Teens have to do so much to keep up with school, work, and extracurricular activities these days that it can be a battle to get them to add exercise to their routine. However, teens who don’t get exercise, regardless of their physical fitness, report worse mood and health than those who work out for an hour per day. Getting your teen to get in the habit of exercising today can set them on a path for continued health benefits in the future. Here’s 6 tricks you can use to get your teen off the couch and into athletic gear.
- Be a Positive Role Model
Our first trick starts with you, the parent. Teenagers tend to pick up a lot more about how to behave by watching what we do instead of listening to our lectures. As much as you tell your teen that working out will be great for them, demonstrating your own fitness habits will leave a much greater impact. Plus, if you don’t get exercise, why should they?
If you can show your teen how positive you feel after a workout, and explain how you stick to a routine even on days that you’d rather hang out and eat potato chips, you could really inspire your teen to do the same.
- Utilize Your Teen’s Self-Motivation
This next tip has to do with tapping into your teens preexisting goals. It might be the case that your teenager has no desire to work out, but there are other targets they want to reach. For example, let’s say your teen has the goal to be more social and make a new group of friends. Suddenly, exercise can sound super appealing to them when you explain that joining the track team or playing pick-up basketball at the park can open a whole world of people to play with.
Here’s another case. If your teen is struggling to get to sleep at night and experiences sleepiness throughout the day, exercise can be their solution. Help them accomplish their goal of taking control of their energy levels by showing them how exercise helps us get to sleep more easily and keeps us invigorated throughout the day. Whatever your teen hopes to accomplish, you might want to see if exercise can help them achieve it, especially if you need help tackling their patterns of defiance.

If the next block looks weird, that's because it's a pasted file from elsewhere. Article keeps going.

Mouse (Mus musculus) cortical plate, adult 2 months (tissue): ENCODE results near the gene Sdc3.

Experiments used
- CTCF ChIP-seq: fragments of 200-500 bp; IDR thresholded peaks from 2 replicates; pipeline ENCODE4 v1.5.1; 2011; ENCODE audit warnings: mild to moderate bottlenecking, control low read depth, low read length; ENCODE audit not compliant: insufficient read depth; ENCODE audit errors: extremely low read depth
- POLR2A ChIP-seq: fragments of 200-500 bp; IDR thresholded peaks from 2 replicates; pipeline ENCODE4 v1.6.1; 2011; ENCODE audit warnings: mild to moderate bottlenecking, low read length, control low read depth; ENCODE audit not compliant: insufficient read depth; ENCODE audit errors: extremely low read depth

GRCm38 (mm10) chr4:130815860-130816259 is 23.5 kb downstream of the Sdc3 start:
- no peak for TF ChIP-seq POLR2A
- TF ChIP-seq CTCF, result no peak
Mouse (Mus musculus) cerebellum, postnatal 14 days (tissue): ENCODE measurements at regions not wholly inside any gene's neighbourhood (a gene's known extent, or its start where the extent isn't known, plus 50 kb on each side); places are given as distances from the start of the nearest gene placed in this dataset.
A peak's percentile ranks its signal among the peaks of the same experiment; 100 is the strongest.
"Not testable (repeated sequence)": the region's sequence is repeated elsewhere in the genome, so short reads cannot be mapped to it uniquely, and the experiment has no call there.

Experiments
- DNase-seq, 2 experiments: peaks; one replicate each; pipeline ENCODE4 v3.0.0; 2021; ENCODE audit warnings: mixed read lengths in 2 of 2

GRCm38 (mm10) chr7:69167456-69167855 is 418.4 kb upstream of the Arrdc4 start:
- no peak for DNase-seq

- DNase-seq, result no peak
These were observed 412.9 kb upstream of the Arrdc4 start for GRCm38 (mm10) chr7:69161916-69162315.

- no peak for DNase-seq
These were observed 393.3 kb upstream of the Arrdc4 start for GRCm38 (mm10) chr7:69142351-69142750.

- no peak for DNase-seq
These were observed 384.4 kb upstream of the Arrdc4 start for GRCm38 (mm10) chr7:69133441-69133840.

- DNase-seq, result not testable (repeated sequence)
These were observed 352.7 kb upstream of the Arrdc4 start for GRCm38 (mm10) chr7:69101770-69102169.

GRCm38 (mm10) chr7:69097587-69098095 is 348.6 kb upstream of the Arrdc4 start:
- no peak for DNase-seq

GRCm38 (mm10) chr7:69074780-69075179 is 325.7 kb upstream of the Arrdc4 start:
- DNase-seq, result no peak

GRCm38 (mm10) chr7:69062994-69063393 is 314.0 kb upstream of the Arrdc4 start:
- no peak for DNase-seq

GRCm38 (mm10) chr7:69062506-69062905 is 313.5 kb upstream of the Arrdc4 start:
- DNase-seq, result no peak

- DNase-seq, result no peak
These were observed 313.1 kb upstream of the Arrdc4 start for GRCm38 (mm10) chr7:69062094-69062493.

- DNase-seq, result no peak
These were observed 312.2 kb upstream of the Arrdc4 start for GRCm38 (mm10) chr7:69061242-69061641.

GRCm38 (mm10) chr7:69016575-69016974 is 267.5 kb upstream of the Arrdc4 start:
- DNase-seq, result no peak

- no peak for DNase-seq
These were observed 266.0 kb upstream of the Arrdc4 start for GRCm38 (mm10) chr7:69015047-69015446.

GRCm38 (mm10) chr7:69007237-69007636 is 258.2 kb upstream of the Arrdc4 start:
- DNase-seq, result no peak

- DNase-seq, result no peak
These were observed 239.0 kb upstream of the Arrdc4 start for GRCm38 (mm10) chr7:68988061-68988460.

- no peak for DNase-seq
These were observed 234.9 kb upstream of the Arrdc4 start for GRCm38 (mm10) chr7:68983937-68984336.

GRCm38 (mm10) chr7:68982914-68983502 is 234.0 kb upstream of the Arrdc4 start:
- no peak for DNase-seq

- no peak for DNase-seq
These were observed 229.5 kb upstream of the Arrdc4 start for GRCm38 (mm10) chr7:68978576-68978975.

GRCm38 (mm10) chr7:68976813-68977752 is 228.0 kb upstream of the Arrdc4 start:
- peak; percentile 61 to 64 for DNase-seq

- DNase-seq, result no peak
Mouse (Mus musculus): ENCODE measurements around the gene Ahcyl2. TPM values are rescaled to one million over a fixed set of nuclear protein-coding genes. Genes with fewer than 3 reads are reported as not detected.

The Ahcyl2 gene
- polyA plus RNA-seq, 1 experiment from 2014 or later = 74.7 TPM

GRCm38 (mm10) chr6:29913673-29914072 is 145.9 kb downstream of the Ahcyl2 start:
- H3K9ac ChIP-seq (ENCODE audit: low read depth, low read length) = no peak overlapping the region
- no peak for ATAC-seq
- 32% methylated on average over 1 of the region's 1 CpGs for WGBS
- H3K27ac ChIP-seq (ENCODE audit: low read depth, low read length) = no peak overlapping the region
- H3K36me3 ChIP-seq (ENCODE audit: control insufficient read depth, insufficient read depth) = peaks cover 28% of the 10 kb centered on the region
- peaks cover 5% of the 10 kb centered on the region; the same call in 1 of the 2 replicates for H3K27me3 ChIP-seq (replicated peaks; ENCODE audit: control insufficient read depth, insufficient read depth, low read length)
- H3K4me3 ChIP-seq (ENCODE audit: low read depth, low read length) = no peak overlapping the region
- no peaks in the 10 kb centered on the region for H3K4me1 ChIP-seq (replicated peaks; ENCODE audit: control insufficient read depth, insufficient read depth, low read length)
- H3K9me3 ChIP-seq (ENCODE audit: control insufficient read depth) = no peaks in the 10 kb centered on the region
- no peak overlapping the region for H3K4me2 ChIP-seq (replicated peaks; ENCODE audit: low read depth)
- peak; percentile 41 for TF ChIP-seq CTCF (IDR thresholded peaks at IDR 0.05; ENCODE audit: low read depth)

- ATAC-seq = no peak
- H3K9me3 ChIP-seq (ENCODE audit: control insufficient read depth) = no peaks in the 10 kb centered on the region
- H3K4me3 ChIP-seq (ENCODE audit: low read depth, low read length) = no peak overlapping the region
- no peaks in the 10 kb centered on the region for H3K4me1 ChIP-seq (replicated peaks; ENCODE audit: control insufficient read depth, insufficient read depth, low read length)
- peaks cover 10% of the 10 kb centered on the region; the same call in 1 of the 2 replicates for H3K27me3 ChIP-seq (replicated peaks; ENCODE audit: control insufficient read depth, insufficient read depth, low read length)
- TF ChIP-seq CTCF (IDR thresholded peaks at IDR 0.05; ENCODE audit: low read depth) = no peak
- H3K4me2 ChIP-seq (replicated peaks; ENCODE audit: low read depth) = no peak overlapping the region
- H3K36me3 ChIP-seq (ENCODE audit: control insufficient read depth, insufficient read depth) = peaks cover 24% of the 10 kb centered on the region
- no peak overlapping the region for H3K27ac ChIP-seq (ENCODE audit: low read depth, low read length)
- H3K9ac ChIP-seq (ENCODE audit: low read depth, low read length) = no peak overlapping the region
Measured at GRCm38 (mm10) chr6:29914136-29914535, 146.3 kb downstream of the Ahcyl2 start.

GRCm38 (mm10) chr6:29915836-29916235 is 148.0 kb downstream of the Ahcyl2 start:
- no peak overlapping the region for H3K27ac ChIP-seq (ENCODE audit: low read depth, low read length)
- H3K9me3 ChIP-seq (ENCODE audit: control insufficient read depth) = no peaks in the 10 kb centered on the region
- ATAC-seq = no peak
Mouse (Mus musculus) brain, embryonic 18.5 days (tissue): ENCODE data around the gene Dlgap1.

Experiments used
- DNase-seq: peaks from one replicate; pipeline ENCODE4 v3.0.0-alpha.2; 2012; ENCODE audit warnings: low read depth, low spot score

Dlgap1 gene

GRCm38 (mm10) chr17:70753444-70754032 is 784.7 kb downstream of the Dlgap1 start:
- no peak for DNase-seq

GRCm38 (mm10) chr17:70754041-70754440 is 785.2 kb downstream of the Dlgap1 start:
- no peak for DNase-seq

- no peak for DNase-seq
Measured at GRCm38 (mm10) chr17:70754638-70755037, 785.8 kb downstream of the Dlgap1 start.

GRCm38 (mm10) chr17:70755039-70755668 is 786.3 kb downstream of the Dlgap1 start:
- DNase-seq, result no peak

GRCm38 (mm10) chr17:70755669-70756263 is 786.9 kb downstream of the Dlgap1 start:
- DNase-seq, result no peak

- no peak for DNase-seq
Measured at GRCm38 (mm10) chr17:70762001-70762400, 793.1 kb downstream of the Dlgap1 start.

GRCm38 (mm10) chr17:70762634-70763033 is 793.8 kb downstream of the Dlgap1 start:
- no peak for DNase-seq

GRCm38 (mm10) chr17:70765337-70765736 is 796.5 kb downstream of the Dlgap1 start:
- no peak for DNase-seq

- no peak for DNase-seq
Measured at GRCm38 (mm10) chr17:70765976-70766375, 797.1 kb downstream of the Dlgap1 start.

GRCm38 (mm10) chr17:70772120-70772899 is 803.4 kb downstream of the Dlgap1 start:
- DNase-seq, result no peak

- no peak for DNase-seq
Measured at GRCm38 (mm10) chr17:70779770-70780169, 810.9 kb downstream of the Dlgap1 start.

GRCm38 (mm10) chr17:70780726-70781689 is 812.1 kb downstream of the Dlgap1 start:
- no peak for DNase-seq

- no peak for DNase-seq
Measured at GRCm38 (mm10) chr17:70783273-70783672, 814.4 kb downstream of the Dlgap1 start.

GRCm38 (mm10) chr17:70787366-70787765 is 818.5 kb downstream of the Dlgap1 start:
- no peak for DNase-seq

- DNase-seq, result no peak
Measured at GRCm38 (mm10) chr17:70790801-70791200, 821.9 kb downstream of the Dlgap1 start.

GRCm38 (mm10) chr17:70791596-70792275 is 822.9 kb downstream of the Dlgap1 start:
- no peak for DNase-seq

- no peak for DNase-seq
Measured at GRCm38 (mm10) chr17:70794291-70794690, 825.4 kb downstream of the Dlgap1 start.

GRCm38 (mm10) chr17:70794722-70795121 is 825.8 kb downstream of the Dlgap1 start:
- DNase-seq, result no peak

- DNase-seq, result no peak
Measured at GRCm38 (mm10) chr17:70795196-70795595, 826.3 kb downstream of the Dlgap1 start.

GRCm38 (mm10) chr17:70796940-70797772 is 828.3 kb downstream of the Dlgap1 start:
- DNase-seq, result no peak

- Don’t Go All-In at Once
If you want your teen to exercise, you should expect that it will take some time for them to get up to speed. Chances are, they won’t want to go from lounging around for weeks to suddenly launching into an hour-long mountain jog. This is why we recommend starting small and building up to larger workouts.
At first, you might push your teen to work out for just 15 minutes, maybe taking a walk in the neighborhood or doing a quick core circuit. Then, try to increase the duration of the workout by a few minutes every other day. In a week or so, your teen might feel ready to take on a 30-minute swim, or an hour in the gym.
- Make It Fun
Some teens are just turned off to the idea of committing hours to solitary time at the gym, or finding teammates to get together for a competitive sport, but exercise comes in a ton of different forms. Some less common alternatives that your teen might totally love include going on nature excursions to new places, joining a hip-hop dance team, or climbing rock walls. The whole idea is to find an exercise that aligns with your teen’s interests. This way, exercising feels like something fun to do instead of a chore.
- Turn it into Social Hour
Studies show that we are more likely to exercise if we aren’t doing it on our own. In fact, having a workout buddy can keep us on track, inspire us to work harder, and make exercise feel more social and enjoyable. It might benefit your teen if you come up with an activity you can do as a family, or with friends, so everyone involved gets a boost of motivation.
Here are some social exercises you can inspire your teen to try. You could get the family out to the park and play a game Frisbee. You might encourage your teen to go skateboarding with a group of friends. Maybe you could get a group together to ride bikes to your teen’s favorite place in town. Studies show that we are more committed to exercising when we have others to work out with us, so social outings could improve your teen’s performance and the reward they feel from getting out and about.
- Be Your Teen’s Biggest Fan
Our final trick is to cheer on your teen. If working out is a challenge for your teen, encouragement from a parent or peer or could make all the difference in the world, especially when it comes to forming a routine.
You might show your support by tracking their progress and congratulating them when they hit certain benchmarks, no matter how small. Maybe you notice your teen has a better appetite and isn’t gaining weight, that’s something you can both be happy about. Or maybe you picked up that they have more energy and positivity, which you could comment on to help your teen realize their progress. You could use these examples, or something else inspirational.
Feeling Fired Up?
We hope so! We believe that these 6 tricks will help encourage, motivate, and inspire your teenager. Every teen is different, so try a variety of methods to see what’s the best fit for your teen. Developing a regular workout routine takes time, but our advice is sure to get your teen on the road to being healthier and happier.
Andy Earle is a researcher who studies parent-teen communication and adolescent risk behaviors. He is the co-founder of talkingtoteens.com, ghostwriter at WriteItGreat.com, and host of the Talking to Teens podcast, a free weekly talk show for parents of teenagers.